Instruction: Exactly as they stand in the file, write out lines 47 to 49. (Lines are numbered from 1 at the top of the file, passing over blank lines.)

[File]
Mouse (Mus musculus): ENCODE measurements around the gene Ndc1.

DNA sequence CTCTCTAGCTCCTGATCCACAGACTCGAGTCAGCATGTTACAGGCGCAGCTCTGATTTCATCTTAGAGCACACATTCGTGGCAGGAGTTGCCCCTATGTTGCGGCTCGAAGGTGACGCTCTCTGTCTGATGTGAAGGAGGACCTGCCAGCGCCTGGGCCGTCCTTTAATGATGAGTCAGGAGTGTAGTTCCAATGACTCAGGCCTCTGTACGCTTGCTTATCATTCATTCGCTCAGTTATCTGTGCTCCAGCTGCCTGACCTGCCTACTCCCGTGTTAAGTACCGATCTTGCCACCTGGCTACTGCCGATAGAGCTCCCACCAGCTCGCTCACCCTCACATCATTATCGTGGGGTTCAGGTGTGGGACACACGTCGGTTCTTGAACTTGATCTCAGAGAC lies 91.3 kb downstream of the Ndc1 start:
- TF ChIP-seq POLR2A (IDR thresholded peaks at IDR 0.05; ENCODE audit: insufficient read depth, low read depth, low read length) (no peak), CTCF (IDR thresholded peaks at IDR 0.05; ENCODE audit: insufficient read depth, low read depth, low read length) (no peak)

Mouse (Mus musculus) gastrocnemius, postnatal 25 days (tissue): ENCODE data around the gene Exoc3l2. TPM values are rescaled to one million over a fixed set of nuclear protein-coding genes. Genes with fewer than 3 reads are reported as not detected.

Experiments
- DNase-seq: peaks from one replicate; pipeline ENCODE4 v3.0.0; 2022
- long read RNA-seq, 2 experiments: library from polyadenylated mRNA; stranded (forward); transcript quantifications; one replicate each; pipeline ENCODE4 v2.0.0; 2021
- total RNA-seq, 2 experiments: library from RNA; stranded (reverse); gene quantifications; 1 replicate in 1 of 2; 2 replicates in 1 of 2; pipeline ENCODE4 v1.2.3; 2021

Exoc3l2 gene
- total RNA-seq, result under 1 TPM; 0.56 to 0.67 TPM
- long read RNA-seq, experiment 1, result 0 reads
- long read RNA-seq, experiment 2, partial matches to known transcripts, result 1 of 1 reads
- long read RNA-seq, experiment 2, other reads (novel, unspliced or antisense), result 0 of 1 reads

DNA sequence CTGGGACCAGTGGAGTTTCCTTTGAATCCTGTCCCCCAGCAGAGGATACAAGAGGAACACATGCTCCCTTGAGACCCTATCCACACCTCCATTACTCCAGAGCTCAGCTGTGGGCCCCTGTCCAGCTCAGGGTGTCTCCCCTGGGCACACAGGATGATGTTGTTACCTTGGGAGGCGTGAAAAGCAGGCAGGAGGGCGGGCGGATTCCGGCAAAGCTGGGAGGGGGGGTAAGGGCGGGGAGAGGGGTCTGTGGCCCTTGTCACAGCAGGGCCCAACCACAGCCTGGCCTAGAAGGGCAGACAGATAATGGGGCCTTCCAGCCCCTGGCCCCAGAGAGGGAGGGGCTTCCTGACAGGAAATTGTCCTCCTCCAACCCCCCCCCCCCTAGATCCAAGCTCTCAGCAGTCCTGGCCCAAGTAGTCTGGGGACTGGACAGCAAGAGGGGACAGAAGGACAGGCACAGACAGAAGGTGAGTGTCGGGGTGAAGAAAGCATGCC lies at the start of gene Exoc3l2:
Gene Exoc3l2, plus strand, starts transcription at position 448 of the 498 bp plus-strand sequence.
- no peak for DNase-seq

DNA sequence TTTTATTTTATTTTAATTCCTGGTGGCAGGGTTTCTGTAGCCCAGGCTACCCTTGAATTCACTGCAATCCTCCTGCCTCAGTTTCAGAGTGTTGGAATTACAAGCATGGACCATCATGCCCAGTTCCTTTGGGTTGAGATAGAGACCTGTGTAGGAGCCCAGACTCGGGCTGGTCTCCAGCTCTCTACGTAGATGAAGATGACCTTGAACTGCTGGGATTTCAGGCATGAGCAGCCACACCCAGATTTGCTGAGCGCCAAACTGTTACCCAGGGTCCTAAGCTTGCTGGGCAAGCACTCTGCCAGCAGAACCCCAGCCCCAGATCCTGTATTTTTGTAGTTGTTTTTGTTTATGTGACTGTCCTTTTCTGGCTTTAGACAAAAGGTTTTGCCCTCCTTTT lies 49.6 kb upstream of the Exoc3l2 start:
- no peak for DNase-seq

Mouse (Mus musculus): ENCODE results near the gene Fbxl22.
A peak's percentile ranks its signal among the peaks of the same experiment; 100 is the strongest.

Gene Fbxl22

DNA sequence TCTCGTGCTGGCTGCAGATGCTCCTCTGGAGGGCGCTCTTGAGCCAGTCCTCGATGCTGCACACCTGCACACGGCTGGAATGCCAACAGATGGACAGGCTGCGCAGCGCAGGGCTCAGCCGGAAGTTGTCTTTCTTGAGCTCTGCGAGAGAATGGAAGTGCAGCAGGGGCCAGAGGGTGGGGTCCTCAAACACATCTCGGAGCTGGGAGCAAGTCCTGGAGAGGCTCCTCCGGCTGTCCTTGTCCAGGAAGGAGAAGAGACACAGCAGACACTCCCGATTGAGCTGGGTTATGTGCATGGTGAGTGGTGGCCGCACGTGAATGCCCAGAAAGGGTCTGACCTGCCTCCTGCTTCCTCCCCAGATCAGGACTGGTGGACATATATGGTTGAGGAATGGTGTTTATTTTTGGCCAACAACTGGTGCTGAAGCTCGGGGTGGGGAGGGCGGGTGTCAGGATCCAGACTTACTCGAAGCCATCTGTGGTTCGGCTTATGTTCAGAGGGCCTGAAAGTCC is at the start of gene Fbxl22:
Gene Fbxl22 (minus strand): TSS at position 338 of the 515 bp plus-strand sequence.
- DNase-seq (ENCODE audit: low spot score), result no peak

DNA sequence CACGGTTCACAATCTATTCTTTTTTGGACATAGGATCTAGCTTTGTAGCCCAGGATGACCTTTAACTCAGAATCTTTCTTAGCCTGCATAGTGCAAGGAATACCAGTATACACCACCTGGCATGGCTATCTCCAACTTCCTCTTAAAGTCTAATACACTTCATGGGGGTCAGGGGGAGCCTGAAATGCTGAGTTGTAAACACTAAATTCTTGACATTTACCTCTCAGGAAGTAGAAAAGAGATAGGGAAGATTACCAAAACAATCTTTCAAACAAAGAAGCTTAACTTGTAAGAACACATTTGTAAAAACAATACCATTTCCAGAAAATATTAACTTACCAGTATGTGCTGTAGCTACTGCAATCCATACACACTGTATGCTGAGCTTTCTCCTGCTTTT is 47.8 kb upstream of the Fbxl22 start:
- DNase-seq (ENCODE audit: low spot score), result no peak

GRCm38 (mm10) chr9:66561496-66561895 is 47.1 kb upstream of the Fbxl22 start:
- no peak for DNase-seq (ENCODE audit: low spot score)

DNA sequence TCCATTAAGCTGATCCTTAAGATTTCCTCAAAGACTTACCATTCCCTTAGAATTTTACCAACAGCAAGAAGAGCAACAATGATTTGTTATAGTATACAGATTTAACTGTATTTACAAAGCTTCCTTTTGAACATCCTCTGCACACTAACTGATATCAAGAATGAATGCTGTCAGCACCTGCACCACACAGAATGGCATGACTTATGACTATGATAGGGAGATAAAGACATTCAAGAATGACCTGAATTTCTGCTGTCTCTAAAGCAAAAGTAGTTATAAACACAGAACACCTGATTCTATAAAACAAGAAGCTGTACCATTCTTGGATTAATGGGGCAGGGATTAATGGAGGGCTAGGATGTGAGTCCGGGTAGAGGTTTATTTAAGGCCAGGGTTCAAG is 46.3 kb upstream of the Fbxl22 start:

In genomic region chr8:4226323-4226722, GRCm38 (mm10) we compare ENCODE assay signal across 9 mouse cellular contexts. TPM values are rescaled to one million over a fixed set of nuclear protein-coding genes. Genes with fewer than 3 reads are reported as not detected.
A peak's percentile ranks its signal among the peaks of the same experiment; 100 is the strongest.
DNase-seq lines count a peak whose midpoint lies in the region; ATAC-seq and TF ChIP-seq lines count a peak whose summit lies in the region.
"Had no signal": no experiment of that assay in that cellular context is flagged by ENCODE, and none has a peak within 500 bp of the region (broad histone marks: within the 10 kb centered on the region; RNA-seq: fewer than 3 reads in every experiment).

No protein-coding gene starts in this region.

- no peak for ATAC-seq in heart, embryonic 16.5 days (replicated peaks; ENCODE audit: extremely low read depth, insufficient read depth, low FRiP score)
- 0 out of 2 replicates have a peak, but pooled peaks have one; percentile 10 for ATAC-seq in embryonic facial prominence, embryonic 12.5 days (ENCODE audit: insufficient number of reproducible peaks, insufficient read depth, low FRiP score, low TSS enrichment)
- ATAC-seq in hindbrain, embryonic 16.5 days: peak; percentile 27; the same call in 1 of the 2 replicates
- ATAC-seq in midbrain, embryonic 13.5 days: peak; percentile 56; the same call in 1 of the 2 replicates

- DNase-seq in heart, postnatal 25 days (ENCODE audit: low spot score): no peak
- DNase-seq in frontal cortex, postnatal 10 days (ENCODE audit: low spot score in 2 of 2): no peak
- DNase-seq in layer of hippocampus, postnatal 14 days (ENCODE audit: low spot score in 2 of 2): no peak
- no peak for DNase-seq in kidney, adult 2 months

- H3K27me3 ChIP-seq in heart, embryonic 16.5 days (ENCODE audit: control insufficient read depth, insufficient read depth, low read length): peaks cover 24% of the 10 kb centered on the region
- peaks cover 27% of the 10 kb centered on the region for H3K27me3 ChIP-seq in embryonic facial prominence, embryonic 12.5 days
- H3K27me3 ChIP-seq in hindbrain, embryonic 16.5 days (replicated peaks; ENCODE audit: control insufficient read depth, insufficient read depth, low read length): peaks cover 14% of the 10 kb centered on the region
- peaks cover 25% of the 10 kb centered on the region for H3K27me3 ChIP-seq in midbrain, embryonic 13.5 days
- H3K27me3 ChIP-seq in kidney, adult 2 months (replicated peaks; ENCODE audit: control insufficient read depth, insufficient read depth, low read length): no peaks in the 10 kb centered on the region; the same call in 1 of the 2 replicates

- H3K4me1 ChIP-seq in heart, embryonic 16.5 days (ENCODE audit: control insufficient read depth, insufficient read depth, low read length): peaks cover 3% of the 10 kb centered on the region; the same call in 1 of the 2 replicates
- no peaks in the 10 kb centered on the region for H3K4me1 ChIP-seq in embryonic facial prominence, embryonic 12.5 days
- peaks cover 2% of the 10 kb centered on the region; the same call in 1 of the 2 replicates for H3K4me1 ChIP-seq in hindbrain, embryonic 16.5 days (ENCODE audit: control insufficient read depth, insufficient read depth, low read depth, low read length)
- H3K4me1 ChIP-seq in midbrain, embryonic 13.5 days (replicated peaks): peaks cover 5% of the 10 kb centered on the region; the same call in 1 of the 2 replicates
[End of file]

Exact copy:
- H3K27me3 ChIP-seq in kidney, adult 2 months (replicated peaks; ENCODE audit: control insufficient read depth, insufficient read depth, low read length): no peaks in the 10 kb centered on the region; the same call in 1 of the 2 replicates

- H3K4me1 ChIP-seq in heart, embryonic 16.5 days (ENCODE audit: control insufficient read depth, insufficient read depth, low read length): peaks cover 3% of the 10 kb centered on the region; the same call in 1 of the 2 replicates
- no peaks in the 10 kb centered on the region for H3K4me1 ChIP-seq in embryonic facial prominence, embryonic 12.5 days